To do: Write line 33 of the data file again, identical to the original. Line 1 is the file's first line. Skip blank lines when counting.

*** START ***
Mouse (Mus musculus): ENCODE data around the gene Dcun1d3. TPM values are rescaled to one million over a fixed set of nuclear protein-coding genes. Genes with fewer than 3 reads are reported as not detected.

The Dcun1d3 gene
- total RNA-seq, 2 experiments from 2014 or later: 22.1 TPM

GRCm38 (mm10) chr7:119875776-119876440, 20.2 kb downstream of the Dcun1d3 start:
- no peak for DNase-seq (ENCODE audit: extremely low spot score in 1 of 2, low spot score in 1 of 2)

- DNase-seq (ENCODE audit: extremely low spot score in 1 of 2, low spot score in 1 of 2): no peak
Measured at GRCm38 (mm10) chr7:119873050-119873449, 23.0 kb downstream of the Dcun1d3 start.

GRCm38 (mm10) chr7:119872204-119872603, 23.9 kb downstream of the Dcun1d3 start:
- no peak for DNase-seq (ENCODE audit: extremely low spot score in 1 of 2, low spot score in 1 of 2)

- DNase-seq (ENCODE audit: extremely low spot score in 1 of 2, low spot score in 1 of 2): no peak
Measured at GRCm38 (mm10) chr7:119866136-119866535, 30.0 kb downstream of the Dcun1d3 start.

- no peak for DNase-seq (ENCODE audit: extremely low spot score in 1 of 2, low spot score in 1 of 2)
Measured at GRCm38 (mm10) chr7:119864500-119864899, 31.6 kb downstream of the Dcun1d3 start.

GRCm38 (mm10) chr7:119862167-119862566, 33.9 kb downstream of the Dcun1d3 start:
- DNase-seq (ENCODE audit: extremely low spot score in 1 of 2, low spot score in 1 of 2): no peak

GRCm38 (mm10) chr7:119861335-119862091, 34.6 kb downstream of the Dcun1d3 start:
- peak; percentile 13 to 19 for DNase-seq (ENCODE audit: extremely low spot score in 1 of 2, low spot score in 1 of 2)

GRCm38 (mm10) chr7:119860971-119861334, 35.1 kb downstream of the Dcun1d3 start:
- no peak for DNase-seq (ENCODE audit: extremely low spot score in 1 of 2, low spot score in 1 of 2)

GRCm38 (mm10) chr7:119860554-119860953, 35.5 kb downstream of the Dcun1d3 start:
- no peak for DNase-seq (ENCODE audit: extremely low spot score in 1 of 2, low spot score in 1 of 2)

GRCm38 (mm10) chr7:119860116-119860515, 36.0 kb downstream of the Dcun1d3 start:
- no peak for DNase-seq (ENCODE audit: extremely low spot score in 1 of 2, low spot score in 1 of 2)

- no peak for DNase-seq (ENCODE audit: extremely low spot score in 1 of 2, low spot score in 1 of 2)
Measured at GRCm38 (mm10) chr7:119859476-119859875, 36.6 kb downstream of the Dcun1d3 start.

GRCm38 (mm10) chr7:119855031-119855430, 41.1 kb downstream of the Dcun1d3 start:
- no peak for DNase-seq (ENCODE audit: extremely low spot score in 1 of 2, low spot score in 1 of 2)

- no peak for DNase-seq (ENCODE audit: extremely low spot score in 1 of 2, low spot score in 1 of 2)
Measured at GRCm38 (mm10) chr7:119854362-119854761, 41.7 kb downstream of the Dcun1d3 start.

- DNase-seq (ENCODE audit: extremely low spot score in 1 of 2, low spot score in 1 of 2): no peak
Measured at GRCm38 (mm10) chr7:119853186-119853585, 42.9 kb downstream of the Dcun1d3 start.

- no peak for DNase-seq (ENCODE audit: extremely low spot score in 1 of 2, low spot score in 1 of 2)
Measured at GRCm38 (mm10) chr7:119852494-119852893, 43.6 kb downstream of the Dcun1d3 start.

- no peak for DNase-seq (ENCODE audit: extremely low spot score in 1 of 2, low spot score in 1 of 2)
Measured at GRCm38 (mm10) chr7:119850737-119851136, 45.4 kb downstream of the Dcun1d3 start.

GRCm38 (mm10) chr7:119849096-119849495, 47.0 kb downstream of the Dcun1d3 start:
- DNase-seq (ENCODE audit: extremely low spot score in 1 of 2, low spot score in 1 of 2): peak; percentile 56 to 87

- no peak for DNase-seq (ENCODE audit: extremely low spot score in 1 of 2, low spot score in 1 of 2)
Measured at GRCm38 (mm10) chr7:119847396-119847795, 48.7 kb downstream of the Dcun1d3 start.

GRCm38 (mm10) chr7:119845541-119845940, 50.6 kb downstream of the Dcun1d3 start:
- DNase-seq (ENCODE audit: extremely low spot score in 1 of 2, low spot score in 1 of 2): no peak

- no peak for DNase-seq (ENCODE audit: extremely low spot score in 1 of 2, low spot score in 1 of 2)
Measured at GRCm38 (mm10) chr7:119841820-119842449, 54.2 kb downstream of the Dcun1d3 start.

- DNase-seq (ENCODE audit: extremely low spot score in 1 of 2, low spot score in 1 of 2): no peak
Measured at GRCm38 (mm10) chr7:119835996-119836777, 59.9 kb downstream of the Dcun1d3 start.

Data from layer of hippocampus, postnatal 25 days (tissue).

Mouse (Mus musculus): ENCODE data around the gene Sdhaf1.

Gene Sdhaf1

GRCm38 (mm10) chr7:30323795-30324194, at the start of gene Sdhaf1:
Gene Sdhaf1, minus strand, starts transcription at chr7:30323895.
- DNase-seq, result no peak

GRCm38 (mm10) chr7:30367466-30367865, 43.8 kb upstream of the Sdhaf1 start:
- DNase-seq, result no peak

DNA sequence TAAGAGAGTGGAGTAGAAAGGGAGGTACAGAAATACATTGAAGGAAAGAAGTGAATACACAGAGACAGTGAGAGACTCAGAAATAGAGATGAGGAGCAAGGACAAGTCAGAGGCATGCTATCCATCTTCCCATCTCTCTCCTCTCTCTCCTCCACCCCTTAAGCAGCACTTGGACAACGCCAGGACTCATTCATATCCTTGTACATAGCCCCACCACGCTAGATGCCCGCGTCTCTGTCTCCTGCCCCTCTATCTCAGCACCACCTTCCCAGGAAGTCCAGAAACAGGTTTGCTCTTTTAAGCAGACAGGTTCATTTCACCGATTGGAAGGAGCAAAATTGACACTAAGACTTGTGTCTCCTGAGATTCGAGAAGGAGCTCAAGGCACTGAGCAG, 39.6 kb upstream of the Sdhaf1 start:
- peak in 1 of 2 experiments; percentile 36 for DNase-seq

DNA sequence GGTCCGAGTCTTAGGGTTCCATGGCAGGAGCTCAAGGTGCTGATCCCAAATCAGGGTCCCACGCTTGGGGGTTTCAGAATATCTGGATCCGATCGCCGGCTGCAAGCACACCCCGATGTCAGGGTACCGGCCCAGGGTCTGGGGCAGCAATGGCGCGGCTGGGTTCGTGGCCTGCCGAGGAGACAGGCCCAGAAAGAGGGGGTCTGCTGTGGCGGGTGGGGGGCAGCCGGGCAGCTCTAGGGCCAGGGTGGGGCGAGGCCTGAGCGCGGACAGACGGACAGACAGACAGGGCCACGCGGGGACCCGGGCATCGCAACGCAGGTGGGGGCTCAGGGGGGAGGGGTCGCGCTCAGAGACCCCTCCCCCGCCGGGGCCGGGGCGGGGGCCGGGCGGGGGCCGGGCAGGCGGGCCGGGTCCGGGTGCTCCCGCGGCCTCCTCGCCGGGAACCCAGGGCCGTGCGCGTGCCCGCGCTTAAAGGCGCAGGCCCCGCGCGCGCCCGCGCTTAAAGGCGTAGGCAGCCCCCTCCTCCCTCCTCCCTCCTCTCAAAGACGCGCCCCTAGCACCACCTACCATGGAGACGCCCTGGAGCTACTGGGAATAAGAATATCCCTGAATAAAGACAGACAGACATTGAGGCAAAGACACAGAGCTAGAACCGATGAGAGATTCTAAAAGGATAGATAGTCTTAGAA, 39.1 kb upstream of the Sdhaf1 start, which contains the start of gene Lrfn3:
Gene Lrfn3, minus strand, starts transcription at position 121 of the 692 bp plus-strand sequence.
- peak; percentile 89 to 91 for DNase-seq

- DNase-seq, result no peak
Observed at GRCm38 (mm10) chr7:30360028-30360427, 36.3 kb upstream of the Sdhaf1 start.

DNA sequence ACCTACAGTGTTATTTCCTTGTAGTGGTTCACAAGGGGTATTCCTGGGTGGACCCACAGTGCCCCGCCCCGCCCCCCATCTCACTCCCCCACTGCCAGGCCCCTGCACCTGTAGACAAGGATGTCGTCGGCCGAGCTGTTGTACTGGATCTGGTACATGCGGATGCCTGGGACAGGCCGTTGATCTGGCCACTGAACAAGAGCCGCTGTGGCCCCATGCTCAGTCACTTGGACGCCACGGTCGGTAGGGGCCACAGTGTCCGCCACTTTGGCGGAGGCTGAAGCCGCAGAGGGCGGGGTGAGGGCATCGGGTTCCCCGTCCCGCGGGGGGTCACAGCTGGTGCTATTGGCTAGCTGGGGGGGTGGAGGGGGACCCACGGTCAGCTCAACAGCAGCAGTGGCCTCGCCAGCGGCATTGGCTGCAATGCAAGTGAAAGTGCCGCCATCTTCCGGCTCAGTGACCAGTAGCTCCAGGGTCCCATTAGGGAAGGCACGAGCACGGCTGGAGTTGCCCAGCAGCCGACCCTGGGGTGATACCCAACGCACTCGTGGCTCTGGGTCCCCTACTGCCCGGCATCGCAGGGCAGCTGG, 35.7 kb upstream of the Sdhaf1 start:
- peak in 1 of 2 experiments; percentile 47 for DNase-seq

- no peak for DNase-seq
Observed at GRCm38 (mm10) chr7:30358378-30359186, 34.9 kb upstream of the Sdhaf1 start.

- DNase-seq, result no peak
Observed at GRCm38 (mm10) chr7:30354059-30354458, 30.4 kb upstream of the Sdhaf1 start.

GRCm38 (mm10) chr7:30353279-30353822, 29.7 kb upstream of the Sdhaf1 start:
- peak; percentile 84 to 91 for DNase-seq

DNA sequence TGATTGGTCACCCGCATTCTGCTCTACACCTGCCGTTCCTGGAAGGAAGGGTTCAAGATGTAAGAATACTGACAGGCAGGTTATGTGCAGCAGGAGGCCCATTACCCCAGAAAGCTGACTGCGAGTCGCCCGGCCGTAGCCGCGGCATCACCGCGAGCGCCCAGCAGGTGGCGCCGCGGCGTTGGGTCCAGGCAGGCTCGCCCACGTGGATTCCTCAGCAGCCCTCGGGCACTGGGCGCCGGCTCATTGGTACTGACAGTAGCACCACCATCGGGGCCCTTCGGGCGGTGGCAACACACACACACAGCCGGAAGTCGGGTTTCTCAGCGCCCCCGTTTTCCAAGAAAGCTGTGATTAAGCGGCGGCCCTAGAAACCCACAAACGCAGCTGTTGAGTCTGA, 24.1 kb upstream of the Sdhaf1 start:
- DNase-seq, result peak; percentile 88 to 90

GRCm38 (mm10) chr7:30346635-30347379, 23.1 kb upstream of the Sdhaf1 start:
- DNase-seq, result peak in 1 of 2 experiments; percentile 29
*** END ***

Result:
Measured at GRCm38 (mm10) chr7:119852494-119852893, 43.6 kb downstream of the Dcun1d3 start.